Is not everything then possible?

Pastoral Landscape, Asher Brown Durand, 1861
Pastoral Landscape, Asher Brown Durand, 1861

I’ve been reading and pondering Raymond Williams’ book, The City and the Country, written in 1975, but fresh as a daisy today. What first struck me was his search for the original Arcadia, the source of the pastoral—the original harmony of human with nature that inspired all the pastoral poems to come thereafter. Of course, you say, the Garden of Eden! But Williams goes beyond that into the Roman and Greek roots of the form:

For if we look back into literature for significant writing about country life, we are taken many centuries beyond Virgil to the Works and Days of Hesiod, to the ninth century before Christ.

So, there he finds an “epic of husbandry”—the practice of agriculture—and the “long influence of this myth of the Golden Age.” But, here—and this is what struck me—“but for Hesoid, at the beginning of country literature, it is already far in the past.”

So back and back, and back. Each pastoral refers to an earlier age, and when Williams arrives at the pastorals of that time, they refer to an age even before that. The pastoral is a hall of mirrors, each poem reflecting another before that, and it’s difficult to determine any reality of a time when shepherds lived peacefully with their flocks, when all forests were original, when all plants were native to the place that they grew, and where humanity hadn’t, in some sense, exploited, enslaved, polluted, altered, domesticated, ate, drank, defecated on something else somehow somewhere.

A few days ago, I returned to New York City from a vacation in Woodstock, New York. As ever, re-entering the city was jarring, upsetting, exhilarating, and yet. Woodstock and most areas within several hours distance from the city are now in a sense minor variations on inhabited space—despite stars, trees, insects, outdoor water one can swim in without worrying about immediate bubonic plague or chemical burns, human life is still omnipresent. An airplane crossed the apex of the sky at the same hour each day. A pigeon sat on top of a telephone pole—its ancestors brought over as food on European ships. A pile of Cheetos was spilled on the ground next to a creek. The trees in my friend’s backyard are secondary plantings, like most of the trees in the northeast, replanted by humans or repopulating, after original forest was timbered for fuel, ship masts, whatever. I think often of the term “appalling blankness,” because so often, out in “nature,” what lies underneath an apparently lush landscape is actually a tragedy of extinct and endangered plants that are being replaced/have been replaced by a spreading corporation of green body-snatchers.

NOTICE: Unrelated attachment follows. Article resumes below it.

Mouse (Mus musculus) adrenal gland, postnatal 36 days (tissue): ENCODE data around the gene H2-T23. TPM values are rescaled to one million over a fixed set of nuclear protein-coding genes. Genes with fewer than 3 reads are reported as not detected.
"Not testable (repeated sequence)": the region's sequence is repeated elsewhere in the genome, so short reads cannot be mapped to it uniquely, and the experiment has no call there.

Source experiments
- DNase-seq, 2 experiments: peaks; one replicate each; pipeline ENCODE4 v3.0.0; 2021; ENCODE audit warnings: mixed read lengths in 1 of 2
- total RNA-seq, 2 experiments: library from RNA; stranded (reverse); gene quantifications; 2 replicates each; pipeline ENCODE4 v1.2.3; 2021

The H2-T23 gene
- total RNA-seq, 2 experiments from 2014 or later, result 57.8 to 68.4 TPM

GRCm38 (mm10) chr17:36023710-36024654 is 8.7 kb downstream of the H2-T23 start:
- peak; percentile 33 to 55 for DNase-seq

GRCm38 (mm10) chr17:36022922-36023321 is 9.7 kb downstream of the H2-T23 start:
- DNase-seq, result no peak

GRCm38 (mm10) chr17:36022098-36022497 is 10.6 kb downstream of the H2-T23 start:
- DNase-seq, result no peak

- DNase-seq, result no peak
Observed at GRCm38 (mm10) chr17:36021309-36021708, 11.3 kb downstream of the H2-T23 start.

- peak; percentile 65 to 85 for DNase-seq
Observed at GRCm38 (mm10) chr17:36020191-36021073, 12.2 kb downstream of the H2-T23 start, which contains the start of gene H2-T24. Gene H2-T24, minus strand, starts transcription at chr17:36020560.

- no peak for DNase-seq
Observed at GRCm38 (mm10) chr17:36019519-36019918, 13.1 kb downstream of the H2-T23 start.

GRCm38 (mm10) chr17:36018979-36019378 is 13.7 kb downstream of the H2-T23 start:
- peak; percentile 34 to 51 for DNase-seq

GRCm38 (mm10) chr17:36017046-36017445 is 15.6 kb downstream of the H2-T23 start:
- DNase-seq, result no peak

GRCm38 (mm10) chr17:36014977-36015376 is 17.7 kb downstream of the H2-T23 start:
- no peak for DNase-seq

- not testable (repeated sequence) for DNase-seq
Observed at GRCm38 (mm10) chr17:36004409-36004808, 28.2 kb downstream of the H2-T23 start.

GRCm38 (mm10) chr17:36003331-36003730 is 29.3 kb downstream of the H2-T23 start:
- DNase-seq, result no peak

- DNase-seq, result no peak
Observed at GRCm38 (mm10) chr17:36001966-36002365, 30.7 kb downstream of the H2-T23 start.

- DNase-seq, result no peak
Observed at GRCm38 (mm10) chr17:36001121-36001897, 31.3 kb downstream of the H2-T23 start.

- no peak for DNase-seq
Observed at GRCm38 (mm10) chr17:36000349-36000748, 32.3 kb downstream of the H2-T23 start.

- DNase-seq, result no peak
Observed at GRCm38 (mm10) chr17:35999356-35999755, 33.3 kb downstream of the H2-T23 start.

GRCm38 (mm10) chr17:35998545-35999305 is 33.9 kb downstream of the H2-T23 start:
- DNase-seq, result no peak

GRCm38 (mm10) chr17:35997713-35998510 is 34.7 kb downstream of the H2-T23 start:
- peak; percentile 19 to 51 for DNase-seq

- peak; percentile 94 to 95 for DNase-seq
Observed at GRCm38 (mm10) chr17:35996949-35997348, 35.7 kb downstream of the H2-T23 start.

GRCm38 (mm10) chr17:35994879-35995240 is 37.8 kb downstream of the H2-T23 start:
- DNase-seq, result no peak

Even so, re-entering the city—the City, the CITY—is a shock. The illusion of nature, of wilderness, is ripped away. Leaving—nature? The question over and over is how humans fit into it all, and moreover, for me, for this blog, how poetry fits into that, or how “it” fits into poetry. Raymond Williams on the city: “…I find I do not say ‘There is your city, your great bourgeois monument, your towering structure of this still precarious civilisation’ or I do not only say that; I say also ‘This is what men have built, so often magnificently, and is not everything then possible?’” When I returned to the city after a long trip across the country into what was, for a city kid, terrifying space and wildness, the city looked like another kind of geological monument. But Ed Roberson in City Eclogue shows how the city is also made of human lives and how the pastoral form can evolve and is evolving to accommodate our overwhelming human presence within “ecology.”